Meet Your Bartender: Q & A with Brady Weise of Library Bar and 1886 (Part 1)
Brady Weise, behind the bar at Library Bar
We came across Brady Weise about a month ago, while doing some "research" on the Old Fashioned. He was working at Library Bar (at the Hollywood Roosevelt Hotel) and made us a rather good one then went on to impress with his knowledge of American cocktail history.
We sat down with Weise at Pa-Ord Noodle in Hollywood for lunch to chat about cocktails, history, becoming a good bartender and much more. Check in later in the week to see Brady Weise's recipe for a drink he calls, "Amore de Pemacchia."
Squid Ink: The cocktails you guys are doing are different from what most other people are doing. What's the term for these: craft cocktails?
Brady Weise: It's kind of a blanket term. Just like about 10, 12 years ago when fine food was coming back into play and you got away from the small plates and the little stuff, to do actual craft dishes. We didn't really have a term for it. There wasn't a name. You had the French style of cooking, which was considered the traditional formal style. Then you had the avant-garde style. There wasn't really anything in the middle. I think cocktails are sort of going through the same phase, where you have classics, you have your Manhattans, you have your Negronis, you have your Sazeracs and whatnot.
Then you have this whole avant-garde movement, for example, like Matt [Biancaniello, of Library Bar] does. He takes mushrooms and infuses them with bourbon. He does a mushroom-infused Manhattan. Or like, Marcos Tello (The Varnish, 1886, The Edison) does a Penicillin with tequila and mezcal. These are traditional styles but using non-traditional ingredients. So there really isn't a term for it. Craft carries with it a certain feeling of, I want to say "love," but it's not really love. You're putting a lot of thought into the drink. You're putting in your own style and putting your own spin on what would otherwise be a traditional recipe. So "craft cocktails" is sort of an umbrella term, and you can get very specific with it. You can say "neo-craft," or you can say "traditional craft," but at the end of the day, it's just making good drinks.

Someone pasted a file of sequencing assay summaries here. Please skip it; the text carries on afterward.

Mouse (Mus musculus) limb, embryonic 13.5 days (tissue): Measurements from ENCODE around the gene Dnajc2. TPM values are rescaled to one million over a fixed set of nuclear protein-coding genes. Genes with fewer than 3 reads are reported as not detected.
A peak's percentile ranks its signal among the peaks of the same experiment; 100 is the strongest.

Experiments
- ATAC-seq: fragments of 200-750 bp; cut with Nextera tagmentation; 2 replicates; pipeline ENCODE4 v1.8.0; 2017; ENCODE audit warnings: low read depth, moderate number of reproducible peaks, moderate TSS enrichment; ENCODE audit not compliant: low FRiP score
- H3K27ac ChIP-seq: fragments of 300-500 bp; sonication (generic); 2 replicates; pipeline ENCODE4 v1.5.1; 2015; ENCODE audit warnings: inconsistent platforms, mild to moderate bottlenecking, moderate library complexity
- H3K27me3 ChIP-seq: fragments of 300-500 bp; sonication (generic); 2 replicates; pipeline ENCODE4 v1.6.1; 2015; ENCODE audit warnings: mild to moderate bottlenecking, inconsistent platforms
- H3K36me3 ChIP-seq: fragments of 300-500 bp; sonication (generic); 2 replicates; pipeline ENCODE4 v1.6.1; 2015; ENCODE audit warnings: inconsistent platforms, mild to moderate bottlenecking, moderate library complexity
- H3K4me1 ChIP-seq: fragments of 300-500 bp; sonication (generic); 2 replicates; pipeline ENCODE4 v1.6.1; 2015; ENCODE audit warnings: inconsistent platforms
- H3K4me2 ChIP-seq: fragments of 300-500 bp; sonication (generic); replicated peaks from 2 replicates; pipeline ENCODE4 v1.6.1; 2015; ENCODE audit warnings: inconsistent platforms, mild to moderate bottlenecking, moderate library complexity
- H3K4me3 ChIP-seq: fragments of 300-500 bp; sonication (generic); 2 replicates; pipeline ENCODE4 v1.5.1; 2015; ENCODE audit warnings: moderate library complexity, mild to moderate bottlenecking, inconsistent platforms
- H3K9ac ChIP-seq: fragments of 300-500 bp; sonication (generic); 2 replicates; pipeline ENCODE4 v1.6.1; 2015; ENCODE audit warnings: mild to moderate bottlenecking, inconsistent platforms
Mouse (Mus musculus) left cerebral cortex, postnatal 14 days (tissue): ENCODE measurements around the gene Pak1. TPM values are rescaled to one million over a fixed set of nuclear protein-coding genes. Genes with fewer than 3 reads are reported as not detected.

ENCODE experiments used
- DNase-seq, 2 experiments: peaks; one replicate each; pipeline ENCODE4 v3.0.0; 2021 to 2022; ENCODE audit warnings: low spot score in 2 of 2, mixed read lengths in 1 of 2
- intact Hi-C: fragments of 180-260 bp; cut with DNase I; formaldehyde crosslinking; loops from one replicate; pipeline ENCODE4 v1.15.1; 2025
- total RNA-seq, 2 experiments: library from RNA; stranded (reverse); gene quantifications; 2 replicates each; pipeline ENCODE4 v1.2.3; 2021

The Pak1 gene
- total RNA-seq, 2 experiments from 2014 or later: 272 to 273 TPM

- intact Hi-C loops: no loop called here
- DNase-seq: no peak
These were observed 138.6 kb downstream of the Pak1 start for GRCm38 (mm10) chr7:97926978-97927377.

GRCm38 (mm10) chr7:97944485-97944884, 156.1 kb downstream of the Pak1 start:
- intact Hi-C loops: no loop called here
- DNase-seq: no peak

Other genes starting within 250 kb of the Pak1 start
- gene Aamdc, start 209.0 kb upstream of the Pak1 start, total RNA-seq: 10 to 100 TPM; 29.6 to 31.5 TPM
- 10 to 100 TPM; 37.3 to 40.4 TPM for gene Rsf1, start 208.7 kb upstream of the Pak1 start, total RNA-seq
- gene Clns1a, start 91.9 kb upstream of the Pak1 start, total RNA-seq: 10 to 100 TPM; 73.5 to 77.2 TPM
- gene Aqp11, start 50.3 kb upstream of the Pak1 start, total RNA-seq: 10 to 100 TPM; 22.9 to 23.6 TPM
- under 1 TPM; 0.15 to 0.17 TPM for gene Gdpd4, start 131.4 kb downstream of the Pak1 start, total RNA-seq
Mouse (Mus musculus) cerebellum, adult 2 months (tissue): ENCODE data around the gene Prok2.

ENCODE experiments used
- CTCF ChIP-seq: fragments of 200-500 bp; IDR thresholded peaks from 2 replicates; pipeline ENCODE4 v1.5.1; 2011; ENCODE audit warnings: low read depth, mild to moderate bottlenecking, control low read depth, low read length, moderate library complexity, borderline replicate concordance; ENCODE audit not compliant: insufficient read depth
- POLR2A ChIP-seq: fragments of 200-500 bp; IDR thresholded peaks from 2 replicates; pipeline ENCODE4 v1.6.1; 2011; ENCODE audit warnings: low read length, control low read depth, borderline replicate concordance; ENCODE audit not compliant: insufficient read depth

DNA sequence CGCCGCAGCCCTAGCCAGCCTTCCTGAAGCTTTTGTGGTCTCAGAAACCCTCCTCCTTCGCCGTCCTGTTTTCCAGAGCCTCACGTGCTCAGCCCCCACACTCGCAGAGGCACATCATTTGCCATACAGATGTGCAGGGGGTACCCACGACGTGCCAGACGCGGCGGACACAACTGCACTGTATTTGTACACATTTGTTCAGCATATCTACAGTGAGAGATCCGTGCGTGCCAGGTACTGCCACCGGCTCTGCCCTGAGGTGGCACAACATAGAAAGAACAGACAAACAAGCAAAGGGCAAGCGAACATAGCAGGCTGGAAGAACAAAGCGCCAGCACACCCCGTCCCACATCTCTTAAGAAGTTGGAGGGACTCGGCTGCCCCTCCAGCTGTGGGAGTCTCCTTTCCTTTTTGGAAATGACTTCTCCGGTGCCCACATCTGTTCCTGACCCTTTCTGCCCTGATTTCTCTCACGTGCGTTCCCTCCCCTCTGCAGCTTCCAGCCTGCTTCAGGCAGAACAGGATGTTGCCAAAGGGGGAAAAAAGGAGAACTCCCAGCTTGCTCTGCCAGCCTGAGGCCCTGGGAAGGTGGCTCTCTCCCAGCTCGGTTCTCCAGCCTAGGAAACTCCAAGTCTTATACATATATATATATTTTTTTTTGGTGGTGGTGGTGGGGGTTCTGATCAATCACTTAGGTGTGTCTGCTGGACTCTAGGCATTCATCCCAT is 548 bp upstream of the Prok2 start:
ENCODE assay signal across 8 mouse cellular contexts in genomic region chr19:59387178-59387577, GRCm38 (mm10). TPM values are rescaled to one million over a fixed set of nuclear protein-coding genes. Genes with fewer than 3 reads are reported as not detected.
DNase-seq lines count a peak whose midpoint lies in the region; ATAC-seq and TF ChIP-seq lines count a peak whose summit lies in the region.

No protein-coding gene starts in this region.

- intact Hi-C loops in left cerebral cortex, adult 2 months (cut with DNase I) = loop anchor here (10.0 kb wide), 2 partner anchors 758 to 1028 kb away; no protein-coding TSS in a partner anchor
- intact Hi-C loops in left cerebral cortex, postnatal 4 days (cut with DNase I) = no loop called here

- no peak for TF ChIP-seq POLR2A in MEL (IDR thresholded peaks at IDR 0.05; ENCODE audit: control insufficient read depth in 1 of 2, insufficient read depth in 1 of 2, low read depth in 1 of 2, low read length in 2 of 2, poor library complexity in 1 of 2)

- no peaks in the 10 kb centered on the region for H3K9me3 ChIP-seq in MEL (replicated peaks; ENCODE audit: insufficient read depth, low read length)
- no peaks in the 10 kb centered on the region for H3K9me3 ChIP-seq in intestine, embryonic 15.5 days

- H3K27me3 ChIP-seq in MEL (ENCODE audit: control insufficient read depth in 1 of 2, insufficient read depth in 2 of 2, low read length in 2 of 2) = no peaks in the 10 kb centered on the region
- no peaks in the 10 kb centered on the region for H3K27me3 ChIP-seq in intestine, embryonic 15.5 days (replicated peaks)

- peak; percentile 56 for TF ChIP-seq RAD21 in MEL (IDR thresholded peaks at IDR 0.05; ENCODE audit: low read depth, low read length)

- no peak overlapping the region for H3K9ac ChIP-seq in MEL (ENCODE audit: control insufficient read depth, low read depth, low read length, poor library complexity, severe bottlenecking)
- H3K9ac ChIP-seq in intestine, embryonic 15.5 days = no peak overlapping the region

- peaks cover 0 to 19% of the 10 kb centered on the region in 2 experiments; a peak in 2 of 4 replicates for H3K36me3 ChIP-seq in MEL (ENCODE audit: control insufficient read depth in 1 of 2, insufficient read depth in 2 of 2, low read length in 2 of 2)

SI: There are some pretty serious cocktail bars in Los Angeles, like Varnish, 1886 and Library Bar. You work at two of them. What's the difference between what people like you are doing and what everyone else is doing?
BW: I think in Los Angeles, you get a lot of people who bartend for spare change. Or they do it on the side while they're waiting to become famous. Or they're working on another job. You have to have a certain dedication to the craft before you can really begin to modify your own recipes. And I think the difference between 1886 and what Matt does at Library Bar, is that these are people are completely dedicated to what they do, and they have a deep understanding of palate and profile. Whereas most bartenders will make you something "frou frou." I know a lot of the big chain restaurants used to have a rule, and they would call it "the frou frou rule." Everything had to go out with lots of sugar, lots of fat and lots of sweeteners, because they were using the cheapest alcohol possible.
SI: Masking their bad alcohol.
BW: Right. It's that old Prohibition adage where fat and sugar covers up bathtub gin. Let's face it, that's originally how all these drinks got started, like the Ramos Fizz and whatnot. It was all to mask poor quality product.
SI: Was that the initial purpose of cocktails in general?
BW: No, the cocktail actually had a really great history in America, from the mid-to-late 19th century up until the early 20th, when Prohibition took over. That's when all the great barmen left, and they moved to Europe. And when they left, the mobsters took over and started making bathtub-whatever and importing the cheapest crap they could. And that forced the bartenders who were left to kind of cover up those flavors. But then you had a whole generation of people who basically missed what amounted to good quality product.
So by the time the 40s kicked in, or late 30s, and Prohibition ended, and people really started getting back into the swing, and places started opening up again after the war, there was nobody left to train anybody. Everybody was operating on blind faith. So the shift happened where you had a lot of these pre-mixes. So Rose's lime used to be made in the classic style, which was a lime syrup. It became Rose's lime juice product, which was corn syrup, and artificial sweeteners. It was something that you could just pour into a glass, and it was ready-made cocktails.
SI: Like Hershey's "genuine chocolate flavor."
BW: Exactly. They had cocktails in a bottle at one point. You could buy a Manhattan in a bottle, or you could buy a Rob Roy in a bottle.
SI: You can probably do that again now.
BW: You probably can.
[To be continued in Part 2...]
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